Duane syndrome is a congenital condition that affects the eye muscles, making it difficult for a person to move his/her eyes. Normally, the outward wall of each eye is attached to six different muscles. These muscles are attached (wired) to nerves, and the brain controls eye movements by sending messages to the eye muscles through these nerves. In patients with Duane syndrome, the nerves are not properly attached to one or more of the eye muscles, so the brain cannot fully control movement of the eye.
Patients may have difficultly moving one or both eyes inwards (closer to the nose) or outwards (toward the ear). Some patients with Duane syndrome may exhibit strabismus, which is a misalignment of the eyes that causes the eyes to always appear to be pointing in different directions. Also, some patients may experience ambylopia (or lazy eye), which is poor or indistinct vision in the affected eye.
Miswiring of the eye muscles is thought to occur during embryonic development. Therefore, patients with Duane syndrome are born with the condition and usually exhibit symptoms soon after birth. For unknown reasons, the left eye appears to be affected more frequently than the right eye in patients with Duane syndrome. In 20% of Duane syndrome cases, the movement of both eyes is affected.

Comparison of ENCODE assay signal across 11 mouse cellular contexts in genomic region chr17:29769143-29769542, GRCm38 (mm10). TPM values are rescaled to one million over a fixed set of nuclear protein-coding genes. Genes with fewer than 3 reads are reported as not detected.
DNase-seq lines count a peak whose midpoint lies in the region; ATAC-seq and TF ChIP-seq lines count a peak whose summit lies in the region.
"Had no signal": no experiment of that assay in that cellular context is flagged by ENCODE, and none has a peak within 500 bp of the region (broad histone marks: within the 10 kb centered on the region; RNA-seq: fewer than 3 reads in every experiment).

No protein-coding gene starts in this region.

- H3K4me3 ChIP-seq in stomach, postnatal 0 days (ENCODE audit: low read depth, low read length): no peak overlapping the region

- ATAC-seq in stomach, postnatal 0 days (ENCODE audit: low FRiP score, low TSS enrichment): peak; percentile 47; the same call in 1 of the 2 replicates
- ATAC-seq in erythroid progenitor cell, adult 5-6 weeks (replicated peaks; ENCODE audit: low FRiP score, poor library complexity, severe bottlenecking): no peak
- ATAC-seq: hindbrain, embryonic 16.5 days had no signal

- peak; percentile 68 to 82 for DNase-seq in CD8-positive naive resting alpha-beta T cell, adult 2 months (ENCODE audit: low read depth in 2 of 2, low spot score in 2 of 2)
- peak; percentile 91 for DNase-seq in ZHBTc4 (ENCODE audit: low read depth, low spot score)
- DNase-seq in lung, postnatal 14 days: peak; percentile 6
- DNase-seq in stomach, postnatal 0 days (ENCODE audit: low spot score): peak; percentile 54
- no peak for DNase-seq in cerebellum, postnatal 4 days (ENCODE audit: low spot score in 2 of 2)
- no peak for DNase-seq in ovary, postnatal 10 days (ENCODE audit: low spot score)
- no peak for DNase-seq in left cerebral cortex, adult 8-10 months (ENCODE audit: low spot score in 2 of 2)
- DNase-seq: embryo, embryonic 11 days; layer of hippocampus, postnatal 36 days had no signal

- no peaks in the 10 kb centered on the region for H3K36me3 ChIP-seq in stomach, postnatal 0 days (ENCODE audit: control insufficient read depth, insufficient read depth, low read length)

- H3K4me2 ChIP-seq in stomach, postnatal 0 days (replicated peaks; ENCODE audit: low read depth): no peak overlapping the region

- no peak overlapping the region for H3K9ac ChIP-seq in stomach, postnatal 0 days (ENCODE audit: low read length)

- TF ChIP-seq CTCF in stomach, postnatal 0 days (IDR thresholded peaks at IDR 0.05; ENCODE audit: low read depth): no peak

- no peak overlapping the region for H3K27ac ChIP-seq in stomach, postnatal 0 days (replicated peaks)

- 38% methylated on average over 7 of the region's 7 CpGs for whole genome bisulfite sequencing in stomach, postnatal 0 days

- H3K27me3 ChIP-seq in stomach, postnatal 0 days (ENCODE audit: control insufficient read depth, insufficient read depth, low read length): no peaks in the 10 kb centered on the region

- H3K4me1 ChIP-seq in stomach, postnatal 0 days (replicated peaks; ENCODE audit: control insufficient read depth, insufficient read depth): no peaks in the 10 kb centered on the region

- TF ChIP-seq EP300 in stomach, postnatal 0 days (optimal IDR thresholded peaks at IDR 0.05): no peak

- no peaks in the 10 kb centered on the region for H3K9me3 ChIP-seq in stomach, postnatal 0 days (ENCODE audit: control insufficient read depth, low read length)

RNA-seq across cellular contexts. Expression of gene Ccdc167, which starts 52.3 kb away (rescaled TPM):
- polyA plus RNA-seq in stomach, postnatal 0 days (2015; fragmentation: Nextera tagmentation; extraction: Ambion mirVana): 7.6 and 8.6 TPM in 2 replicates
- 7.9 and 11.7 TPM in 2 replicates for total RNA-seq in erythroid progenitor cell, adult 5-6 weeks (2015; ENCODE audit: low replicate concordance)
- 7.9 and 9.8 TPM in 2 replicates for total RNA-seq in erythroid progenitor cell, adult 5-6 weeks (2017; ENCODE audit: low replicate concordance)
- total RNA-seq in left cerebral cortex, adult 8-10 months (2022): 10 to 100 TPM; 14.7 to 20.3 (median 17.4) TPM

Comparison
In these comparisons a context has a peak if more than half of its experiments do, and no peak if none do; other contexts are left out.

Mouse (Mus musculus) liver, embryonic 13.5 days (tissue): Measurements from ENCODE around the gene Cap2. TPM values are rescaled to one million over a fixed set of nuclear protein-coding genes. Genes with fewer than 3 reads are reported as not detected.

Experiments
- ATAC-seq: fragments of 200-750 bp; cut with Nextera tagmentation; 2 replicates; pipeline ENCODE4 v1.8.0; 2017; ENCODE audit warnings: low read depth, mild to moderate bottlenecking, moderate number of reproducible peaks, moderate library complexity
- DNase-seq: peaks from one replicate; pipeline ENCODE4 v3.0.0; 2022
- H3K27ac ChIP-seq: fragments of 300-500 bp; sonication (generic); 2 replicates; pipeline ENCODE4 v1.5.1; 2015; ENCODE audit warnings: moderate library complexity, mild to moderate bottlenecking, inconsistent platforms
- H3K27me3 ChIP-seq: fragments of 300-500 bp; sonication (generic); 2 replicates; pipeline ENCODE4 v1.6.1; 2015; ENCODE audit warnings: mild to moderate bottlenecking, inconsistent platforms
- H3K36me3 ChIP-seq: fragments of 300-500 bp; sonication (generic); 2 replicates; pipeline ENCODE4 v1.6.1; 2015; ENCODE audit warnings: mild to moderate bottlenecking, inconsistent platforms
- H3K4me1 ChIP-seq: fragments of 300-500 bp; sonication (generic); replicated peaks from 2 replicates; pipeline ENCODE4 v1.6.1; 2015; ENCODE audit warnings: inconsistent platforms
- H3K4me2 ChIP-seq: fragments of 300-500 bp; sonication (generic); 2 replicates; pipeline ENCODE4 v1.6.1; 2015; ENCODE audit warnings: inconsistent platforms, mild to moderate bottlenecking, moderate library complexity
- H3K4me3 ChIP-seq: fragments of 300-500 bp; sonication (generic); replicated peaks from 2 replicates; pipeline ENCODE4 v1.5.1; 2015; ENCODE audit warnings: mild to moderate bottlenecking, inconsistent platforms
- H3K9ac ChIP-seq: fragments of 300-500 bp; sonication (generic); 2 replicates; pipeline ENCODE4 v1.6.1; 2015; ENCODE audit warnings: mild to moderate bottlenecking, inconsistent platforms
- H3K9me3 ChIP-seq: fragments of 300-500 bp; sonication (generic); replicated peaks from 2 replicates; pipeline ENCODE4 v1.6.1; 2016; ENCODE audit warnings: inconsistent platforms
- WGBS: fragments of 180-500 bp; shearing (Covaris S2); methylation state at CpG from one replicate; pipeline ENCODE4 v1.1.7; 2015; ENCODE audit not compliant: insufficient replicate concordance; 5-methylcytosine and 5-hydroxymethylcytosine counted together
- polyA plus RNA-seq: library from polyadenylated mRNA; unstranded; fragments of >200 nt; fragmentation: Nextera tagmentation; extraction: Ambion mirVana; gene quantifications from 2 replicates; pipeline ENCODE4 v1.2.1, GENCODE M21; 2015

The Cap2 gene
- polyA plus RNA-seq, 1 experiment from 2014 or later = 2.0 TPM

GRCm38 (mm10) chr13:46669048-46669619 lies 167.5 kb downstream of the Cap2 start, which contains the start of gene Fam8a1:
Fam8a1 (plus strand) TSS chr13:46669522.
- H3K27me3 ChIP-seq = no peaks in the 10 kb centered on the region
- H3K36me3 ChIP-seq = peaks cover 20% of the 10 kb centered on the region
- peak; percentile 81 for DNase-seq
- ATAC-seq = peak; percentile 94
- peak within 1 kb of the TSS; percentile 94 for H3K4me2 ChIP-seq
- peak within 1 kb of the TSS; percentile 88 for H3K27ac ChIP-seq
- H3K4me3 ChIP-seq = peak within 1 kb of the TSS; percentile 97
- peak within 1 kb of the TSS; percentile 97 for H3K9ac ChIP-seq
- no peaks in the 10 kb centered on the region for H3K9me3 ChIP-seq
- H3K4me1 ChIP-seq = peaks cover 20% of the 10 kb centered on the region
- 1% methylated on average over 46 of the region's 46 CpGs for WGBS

In some cases, medical problems not related to vision may occur in patients with Duane syndrome. These include loss of hearing, improper development of the vertebrae or spine, Goldenhaar syndrome (a defect involving developmental deformities of the face), or Holt-Oram syndrome (an abnormality of the upper limbs and heart).
Currently, there is no known cure for Duane syndrome. However, most patients with Duane syndrome are able to live normal, productive lives. Some patients with Duane syndrome may choose to undergo eye surgery, which may be effective in reducing the severity of the symptoms. Physical therapy, such as eye exercises, may also be helpful for some patients.
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